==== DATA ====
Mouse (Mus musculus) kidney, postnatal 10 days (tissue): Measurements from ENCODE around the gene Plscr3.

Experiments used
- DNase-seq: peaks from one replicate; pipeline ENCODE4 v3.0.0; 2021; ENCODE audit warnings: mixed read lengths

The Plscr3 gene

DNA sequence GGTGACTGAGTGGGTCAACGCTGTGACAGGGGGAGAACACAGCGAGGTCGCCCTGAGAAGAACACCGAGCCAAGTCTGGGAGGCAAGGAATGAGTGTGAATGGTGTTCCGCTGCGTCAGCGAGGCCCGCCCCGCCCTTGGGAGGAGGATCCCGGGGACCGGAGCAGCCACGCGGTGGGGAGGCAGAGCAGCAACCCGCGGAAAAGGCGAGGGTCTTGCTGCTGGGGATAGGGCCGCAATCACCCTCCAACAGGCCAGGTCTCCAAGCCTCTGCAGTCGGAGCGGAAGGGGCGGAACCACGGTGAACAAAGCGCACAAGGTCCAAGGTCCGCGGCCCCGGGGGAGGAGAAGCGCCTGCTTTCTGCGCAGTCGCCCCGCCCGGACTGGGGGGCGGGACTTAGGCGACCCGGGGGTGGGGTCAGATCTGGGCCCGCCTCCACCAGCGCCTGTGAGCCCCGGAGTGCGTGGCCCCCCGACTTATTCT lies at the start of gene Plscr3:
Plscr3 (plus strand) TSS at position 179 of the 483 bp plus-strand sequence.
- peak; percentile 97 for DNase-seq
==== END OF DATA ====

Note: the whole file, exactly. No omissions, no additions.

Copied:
Mouse (Mus musculus) kidney, postnatal 10 days (tissue): Measurements from ENCODE around the gene Plscr3.

Experiments used
- DNase-seq: peaks from one replicate; pipeline ENCODE4 v3.0.0; 2021; ENCODE audit warnings: mixed read lengths

The Plscr3 gene

DNA sequence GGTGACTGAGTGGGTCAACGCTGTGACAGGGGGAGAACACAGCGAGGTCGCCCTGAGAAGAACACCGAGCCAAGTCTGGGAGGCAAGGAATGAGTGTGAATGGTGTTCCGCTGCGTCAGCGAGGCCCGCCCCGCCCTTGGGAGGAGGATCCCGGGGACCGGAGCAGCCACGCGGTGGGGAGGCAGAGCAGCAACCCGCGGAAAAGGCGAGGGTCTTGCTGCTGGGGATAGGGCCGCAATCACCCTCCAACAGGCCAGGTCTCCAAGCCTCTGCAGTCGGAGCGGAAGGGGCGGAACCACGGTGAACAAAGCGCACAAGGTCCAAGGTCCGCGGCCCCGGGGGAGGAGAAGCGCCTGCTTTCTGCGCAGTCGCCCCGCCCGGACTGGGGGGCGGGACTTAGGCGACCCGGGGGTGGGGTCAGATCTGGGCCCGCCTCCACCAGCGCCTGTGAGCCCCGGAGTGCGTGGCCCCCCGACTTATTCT lies at the start of gene Plscr3:
Plscr3 (plus strand) TSS at position 179 of the 483 bp plus-strand sequence.
- peak; percentile 97 for DNase-seq